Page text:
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Breath & Shadow

A Journal of Disability Culture and Literature

Summer 2015

Volume 12 Issue 3

 

 

The Other Side

By Larry Schreiber



From the east window of my living room, I can see Lobo Peak.


My home is in a valley, in San Cristobal, New Mexico. I’m surrounded by mountains. I know all their names: Pueblo Peak, El Salto, Lobo; to the west, San Antonio and Ute; southwest, Picuris Peak, Truchas and Jemez. Sometimes, up in the mountains, I can just about make out Georgia O’Keefe’s Pedernal.


Names are important. Naming anything brings it closer, as if it’s a secret you’ve found out. Like naming a disease. Does naming it bring it closer? Do you then become the disease? Are you still the same person, but in a new geography? As a doctor, I’m always looking for the name—could it be idiopathic Parkinson's? Or, Parkinson’s-like symptoms, caused by a stroke or head trauma? It’s my job to name it.


There’s something in a name that holds me to it; as when the neurologist confirmed the name of what I knew but rationalized away for years: Parkinson’s.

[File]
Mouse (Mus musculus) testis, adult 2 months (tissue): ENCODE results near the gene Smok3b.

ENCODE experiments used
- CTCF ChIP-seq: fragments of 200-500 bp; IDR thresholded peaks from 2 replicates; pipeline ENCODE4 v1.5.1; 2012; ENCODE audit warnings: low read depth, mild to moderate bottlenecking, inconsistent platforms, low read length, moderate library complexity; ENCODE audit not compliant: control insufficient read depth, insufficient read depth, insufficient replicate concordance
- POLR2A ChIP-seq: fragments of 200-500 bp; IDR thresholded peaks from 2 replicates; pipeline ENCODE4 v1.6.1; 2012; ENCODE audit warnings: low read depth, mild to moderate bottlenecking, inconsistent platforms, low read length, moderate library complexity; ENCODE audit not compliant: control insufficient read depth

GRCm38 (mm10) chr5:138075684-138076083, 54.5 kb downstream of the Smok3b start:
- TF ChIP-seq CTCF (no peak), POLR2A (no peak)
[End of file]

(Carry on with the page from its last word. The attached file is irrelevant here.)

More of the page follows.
I love my home in San Cristobal. What I see through my east window is the mountain range that I’ve climbed over and over, naming the peaks as I ascend, like a chant. The mountains are as familiar to me as the names of my children; they are longtime friends.


I always think of mountains as female. I don’t why. They are to me welcoming, nurturing, unpredictable. We seem at first to climb their skirts, climbing to their shoulders to see the world in a new way. I have a favorite trail: Gavilan. There’s no peak, just a ridge, where, when I reach it, I can see the other side.